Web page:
“Our expectation,” says Safrit, “is that if you have 100 to 200 biotech companies in their early stages, many of them will reach commercial stages and begin to produce their products here as well. This way they can hire more employees for commercial applications.”

Third component: More employees. Commercial applications. Production.

Sound familiar?

Well, maybe yes, maybe no.


Flexibility = Future

“We can’t to go back and replace the old jobs. But what we can do is create new jobs that are attainable through training, and ones that are attainable through higher education,” says Safrit. “We are giving our children the opportunity to do better, to work toward a solid future, and still grow up working in the community they were raised in.”

She adds, “One thing I feel confident in saying is that anybody willing to open themselves to new things and willing to help themselves, can succeed. Mr. Murdock is a prime example of this. He has a ninth grade education but has continually educated himself throughout his life experience.”

Another thing Safrit feels fairly confident saying is that people should not expect to make a decent living in tomorrow’s economy without a high school education. “What I hope people will take away right now is if they don’t have a high school diploma, they need to take advantage of the affordable G.E.D. programs at Central Piedmont or Rowan County Community College. It will be very hard to be involved in this campus without one.”

Both Safrit and Broad emphasize the opportunity for a wealth of jobs – if the population wants them. Comments Broad, “This is a new kind of manufacturing. We won’t be manufacturing textiles or furniture, but perhaps we will be working with vats of molecules that will eventually be stored in someone’s medicine cabinet.”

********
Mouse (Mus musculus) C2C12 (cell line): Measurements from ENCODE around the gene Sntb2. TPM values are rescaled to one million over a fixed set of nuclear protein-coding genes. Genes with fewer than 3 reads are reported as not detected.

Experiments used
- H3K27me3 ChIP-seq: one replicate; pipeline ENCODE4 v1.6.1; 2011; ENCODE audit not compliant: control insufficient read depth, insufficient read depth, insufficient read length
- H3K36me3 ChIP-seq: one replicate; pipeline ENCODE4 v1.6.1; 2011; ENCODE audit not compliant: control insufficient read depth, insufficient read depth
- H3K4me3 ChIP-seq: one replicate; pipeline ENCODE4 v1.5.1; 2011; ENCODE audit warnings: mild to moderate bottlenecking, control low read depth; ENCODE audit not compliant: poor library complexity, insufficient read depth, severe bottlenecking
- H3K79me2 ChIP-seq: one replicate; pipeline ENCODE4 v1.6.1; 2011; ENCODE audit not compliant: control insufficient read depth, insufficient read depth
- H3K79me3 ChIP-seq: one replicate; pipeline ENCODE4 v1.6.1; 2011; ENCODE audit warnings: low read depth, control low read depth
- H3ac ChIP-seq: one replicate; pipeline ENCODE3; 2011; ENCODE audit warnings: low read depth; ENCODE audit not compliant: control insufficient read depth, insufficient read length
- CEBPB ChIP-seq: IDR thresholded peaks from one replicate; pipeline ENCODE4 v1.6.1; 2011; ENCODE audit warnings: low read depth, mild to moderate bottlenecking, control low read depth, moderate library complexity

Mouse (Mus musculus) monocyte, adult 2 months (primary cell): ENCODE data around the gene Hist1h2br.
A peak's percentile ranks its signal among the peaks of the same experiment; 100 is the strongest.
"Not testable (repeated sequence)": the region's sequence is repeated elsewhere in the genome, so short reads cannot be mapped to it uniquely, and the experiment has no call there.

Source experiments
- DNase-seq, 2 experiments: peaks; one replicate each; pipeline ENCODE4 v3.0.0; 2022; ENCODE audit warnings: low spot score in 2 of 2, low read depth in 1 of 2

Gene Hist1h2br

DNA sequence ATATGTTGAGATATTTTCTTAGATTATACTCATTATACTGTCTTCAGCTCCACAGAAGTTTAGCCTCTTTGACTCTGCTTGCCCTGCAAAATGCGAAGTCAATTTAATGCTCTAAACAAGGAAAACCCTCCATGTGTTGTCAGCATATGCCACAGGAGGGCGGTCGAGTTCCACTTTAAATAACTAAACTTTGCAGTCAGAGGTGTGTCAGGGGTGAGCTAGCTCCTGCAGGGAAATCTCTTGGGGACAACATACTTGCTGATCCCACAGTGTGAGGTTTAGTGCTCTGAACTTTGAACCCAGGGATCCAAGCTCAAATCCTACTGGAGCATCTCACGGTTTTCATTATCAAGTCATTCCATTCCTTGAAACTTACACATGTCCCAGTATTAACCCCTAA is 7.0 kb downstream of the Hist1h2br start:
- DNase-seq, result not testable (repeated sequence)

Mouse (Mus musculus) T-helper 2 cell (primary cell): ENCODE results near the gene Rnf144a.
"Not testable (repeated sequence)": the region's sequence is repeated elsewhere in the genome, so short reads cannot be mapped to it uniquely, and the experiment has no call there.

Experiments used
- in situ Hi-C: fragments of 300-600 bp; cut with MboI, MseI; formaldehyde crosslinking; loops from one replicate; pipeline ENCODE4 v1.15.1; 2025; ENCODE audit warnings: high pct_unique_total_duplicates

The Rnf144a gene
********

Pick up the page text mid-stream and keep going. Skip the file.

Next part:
Safrit adds, “While there is considerable science behind what is produced, the majority of people don’t need a Ph.D. in microbiology or genetic engineering to work on this campus. But, again, you do need a high school degree.”

To this end, the design of the North Carolina Research Campus also includes facilities for the North Carolina Community College System, heavily tailored to assist in retraining laid off textile workers.

Admittedly, it takes a paradigm shift to absorb all of this.

Explains Broad, “We need to be sure we are straining to get every ounce of potential out of this campus. We tend to look at job creation models through a manufacturing lens because we know that process; it is comfortable and familiar. We are still learning how to tell the story of a biotech research model.”

She concludes, “The most important thing is that people realize that the jobs come downstream. First comes research, then products, then companies, then company jobs, and then support jobs. But the days of scouting for the next giant manufacturing buffalo are gone – that species is sadly, but irretrievably, about extinct.”


Weighing In

Reticence on the part of mill workers to head back to school is not the only grumbling to be heard about the North Carolina Research Campus. The project also has its share of cynics and naysayers who question everything from Murdock’s motives (“Is this a ploy to get taxpayers to fund Dole’s research?”) to whether the ‘build it and they will come’ mentality is an expensive crapshoot.